6. Do your accruals

If the end of the calendar year coincides with the end of your financial year, you might have to do accruals. This is where you financially account for items that have not yet been delivered but have been ordered, or have been delivered but haven’t yet been invoiced.

Talk to your finance team about what they need from you. In my old job, we used to get a form to complete from Finance that detailed all the info they needed about open purchase orders so they could close the books for the year.

7. Send feedback to line managers

If you have benefited from having subject matter experts on your team, take a moment to send some feedback to them and their line manager about their contribution to your project. That can be included in their performance appraisal.

8. Prep for your end of year review

On the topic of appraisals, if you have an end of year review coming up (ours are often in January), take half an hour or so to document what you have achieved this year so you can reference it in your meeting.

9. Be mindful of other people’s leave

Even if you aren’t taking much (or any) time away from the office, your colleagues may well be. Try to bear in mind their leave dates so you aren’t bothering them with emails during their break.

10. Set your out of office

It’s time to take a break from the office, so update your out of office message and let people know who to contact while you are away.

Now all that is done, you can rest up and enjoy the holidays! I hope you have something lovely planned to mark the end of another year.

Posted on: December 01, 2022 08:00 AM | Permalink | Comments (6)

3 More Skill Areas to Support Your Team With

Last month, I looked at 3 areas where project managers can mentor and support their team members: risk management, task management, and managing multiple projects. Today I’m looking at 3 more areas where I know people struggle – and where project managers are uniquely placed to be able to help them do a better job.

1. Managing scope

Project scope changes regularly – we all know that having a change management process in place is good project management practice. But dealing with constant changes is hard work for the team, even if the right process is followed.

Address this by:

  • Make sure they know what the process is and that changes are likely to happen.
  • Build resilience. For example, talk together about what the impact of changes is going to be before you get a change.
  • Be clear on what is a change and what is a normal evolution. For example, some small document or schedule changes don’t need to go through change control if they don’t have any real impact. Just do them.
  • Keep boundaries: Don’t say yes to everything, and be prepared to push back on change requests if necessary.

2. Scheduling

Project scheduling is more than simply putting tasks in a list. It’s about managing dependencies and the resources to do the work. It’s understanding how to crash the schedule when you need to save some time and what risks that presents to your projects.

As a project manager, you’ve got a great set of skills to help others on the team understand how to schedule their own work. If they aren’t confident at scheduling you can coach them through it.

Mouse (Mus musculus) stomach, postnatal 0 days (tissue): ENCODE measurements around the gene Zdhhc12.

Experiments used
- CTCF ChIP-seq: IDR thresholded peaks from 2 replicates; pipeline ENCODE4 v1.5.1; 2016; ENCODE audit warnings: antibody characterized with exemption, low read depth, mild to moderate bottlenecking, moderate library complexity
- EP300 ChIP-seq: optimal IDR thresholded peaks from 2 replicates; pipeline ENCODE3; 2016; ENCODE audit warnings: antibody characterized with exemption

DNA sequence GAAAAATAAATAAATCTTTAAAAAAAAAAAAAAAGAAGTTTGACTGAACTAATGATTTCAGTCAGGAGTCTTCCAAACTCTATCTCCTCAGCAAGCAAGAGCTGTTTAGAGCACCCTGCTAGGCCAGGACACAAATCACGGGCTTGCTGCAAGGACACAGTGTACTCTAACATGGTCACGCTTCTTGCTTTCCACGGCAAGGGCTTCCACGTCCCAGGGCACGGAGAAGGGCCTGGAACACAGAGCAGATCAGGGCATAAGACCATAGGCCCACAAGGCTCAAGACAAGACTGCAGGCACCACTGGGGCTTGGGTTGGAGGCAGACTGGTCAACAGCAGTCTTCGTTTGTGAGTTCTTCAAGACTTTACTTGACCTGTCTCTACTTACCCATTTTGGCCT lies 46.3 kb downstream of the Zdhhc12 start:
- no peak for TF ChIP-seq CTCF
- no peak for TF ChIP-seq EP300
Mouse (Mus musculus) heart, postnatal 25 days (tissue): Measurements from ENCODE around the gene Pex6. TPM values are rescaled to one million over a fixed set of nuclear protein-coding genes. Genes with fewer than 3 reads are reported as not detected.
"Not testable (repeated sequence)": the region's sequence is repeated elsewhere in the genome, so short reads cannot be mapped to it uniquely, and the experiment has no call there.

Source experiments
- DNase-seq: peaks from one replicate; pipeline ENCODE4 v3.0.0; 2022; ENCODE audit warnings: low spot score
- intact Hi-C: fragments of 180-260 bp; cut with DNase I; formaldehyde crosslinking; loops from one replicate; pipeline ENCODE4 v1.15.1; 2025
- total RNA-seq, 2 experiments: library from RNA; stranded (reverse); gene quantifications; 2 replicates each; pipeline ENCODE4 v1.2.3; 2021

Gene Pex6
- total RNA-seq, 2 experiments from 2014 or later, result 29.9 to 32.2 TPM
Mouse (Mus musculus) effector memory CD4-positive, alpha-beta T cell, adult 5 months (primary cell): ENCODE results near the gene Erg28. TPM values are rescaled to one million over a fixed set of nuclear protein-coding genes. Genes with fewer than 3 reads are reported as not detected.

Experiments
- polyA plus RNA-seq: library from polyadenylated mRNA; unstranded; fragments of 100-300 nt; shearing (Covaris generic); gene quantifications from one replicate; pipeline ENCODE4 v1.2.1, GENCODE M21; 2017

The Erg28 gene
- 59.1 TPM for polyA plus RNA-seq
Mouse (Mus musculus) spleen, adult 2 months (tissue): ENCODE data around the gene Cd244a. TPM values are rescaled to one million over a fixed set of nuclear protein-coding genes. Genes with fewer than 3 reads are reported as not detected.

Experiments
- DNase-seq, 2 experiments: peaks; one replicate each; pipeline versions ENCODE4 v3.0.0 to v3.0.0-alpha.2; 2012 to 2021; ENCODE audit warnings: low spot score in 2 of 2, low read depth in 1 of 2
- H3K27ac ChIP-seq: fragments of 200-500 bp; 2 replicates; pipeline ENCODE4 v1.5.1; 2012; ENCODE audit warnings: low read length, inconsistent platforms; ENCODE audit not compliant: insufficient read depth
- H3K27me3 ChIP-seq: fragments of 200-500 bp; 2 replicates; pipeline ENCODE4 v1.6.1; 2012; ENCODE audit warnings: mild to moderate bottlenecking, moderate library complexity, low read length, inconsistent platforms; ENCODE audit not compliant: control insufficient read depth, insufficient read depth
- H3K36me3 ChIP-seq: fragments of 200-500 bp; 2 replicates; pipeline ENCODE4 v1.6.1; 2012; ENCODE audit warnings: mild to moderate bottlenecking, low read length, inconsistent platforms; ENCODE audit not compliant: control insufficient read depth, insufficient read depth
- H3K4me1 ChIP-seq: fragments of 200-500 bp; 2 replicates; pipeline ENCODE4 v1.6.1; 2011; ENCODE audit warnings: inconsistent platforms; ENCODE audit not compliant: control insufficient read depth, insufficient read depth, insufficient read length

Address this by:

Help them use the right tools. You can’t build out a schedule in Excel, not a proper one. Get them access to the right software and show them how to use it.

Understand the flow of the project and what has to happen in what order. Help them understand the dependencies and the different ways tasks link to each other.

Make sure estimates are accurate so they are scheduling with data that’s actually going to stand up.

3. Budget planning

In my experience, project managers tend to worry about handling the financial aspects of projects, and that isn’t necessary. If you manage your household budget, the principles are pretty similar! It has also been my experience that we are expected to pick it up as we go. I don’t think I’ve ever had any specific, company-relevant training on how to work with Finance and do project budgeting.

However, junior colleagues or those who haven’t had to manage big numbers before might need a confidence boost and some support with this skill. Especially if they are in the same situation of never having been shown how to do this before.

Address this by:

  • Helping them understand the workings of Finance. Get to grips with what the budget process is so you can share the information.
  • Understand the calendar for Finance, for example, when year end falls and when quarterly forecasting happens. Then they can provide the right information at the right time.
  • Get them set up with the right templates and support. Link them up with colleagues in Finance who can advise.

There are lots of ways we can help colleagues and mentor them; these are just 3 areas that I find come up time and time again. What about you? What do you get asked about the most? Let me know in the comments!

Posted on: July 05, 2022 08:00 AM | Permalink | Comments (1)

3 Skills Areas To Help Your Team With

These days, project teams are expected to do so many different things, from deep dive root cause analysis to making sure that projects align to strategy. As a team, you’re both in the weeds of the project and also trying to communicate the big picture to stakeholders.

Let’s face it, it can be difficult to have all those skills – I mean, have you seen the latest PMBOK® Guide?! Between that and the Standard for Project Management there are hardly any management and leadership skills that a project manager is not supposed to have.

However, we aren’t able to say, “I’m not very good with PowerPoint so we won’t create slide decks for status reporting.” We have to be all-rounders, even if we aren’t very good in some areas, or don’t enjoy those tasks.

Here are 3 skills for project managers that I know from my mentoring work that people in project roles have difficulty with. I’ve also included some tips for how to improve, if you choose to do so. If you lead a team and find your colleagues struggle in these areas, perhaps the ideas will help them.

1. Risk management

Large programmes may have a dedicated risk manager on the team, but if that isn’t you then you’ll have to get stuck in with risk identification, analysis and management yourself. In my experience, there are several areas that people struggle with:

  • Risk identification: making sure it is not a one off exercise
  • Risk analysis: using metrics to quantify the risk instead of just guessing what the impact might be
  • Risk management: defaulting to mitigation strategies or ‘do nothing’ because the alternatives are poorly understood or too hard.